I play a lot of MMOs. I kind of flitter between them, checking out new ones when I can, sticking with some for a while. I stuck with City of Heroes the longest, and I think that made me miss the boat.

I was playing CoH when WoW initially hit, and my brother got really into WoW at launch. Special edition, played tons, all that. He gave me a trial key and I don’t think I even bothered to download the game. I was happy with City of Heroes and kept playing it instead. Got really into the RP community on the Virtue server. Made a lot of friends.

But CoH didn’t last forever (even with City of Villains trying to boost things) and every time a WoW expansion hit more people left. And then when any new MMO hit people left. And eventually when there was any major game release at all, people would just disappear forever. It kind of sucked but, that’s how MMOs go.

So around the time Lich King hit I was like, WoW’s got a lot of people, I’m going to get in on it. But I couldn’t. I played for about 3 months, tried out a bunch of different classes and both factions, and it just never clicked with me. Something about the gameplay just wasn’t engaging enough. At the time I was comparing it in my head unfavorably to City of Heroes, but in retrospect that wasn’t really the problem.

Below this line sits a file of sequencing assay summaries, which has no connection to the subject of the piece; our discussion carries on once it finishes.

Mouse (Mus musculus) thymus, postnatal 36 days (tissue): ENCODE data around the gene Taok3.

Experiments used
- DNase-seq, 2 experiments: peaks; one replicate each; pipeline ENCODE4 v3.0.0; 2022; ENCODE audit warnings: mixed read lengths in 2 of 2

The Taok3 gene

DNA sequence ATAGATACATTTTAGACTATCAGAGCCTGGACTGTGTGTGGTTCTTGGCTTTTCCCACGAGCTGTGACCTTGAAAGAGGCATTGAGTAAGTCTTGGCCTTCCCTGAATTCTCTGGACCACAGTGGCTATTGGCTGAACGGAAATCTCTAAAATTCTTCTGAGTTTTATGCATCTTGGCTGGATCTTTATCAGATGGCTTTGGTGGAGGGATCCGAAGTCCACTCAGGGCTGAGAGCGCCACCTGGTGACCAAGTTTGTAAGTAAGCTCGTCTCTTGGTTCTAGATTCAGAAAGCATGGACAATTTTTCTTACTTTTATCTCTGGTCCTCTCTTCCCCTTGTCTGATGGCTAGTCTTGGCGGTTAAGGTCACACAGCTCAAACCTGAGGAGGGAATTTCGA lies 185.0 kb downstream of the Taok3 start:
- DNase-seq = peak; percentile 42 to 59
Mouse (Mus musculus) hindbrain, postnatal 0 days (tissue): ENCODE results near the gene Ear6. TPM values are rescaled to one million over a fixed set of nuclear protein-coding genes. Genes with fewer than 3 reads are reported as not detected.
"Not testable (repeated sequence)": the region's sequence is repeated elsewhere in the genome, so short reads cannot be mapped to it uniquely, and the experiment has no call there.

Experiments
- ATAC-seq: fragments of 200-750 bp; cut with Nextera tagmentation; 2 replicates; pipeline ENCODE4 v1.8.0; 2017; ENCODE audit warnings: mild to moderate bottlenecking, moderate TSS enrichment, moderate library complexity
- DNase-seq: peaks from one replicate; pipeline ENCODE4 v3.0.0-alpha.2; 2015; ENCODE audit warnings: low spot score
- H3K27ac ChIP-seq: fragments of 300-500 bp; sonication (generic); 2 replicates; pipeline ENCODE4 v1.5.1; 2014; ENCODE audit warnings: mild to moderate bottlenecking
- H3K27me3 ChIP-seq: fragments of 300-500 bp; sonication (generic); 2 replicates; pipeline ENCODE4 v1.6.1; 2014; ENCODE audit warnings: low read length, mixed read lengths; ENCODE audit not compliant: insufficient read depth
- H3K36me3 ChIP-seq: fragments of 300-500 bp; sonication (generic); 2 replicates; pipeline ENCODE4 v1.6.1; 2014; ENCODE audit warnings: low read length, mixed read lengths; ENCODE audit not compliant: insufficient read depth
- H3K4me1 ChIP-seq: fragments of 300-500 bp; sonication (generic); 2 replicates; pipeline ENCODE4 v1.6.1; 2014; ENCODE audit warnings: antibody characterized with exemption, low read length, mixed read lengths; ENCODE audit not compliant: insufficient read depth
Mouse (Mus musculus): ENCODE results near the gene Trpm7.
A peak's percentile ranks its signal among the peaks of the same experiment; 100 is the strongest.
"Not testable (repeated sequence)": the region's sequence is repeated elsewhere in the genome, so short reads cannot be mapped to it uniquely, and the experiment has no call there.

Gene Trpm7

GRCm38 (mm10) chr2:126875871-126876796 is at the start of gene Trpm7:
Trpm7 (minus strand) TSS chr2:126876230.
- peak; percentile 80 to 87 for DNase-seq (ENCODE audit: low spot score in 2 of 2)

I just missed the boat on being a new player among other new players. Everyone was all established and had their friends and everything already. Anyone I already knew who played had their group they played with and you couldn’t really just slip into that when the gameplay roles were all filled already. City of Heroes I had gotten in on at the right time. World of Warcraft I got to too late.

I try to get into it every once in a while, usually around when an expansion hits or some big update sounds cool. And I still just can’t manage to feel comfortable playing WoW. I wish I did. I loved Warcraft as a setting, played WC 1, 2, and 3. I was even reading Warcraft novels before WoW was a thing. But it passed me by and I never managed to get onboard.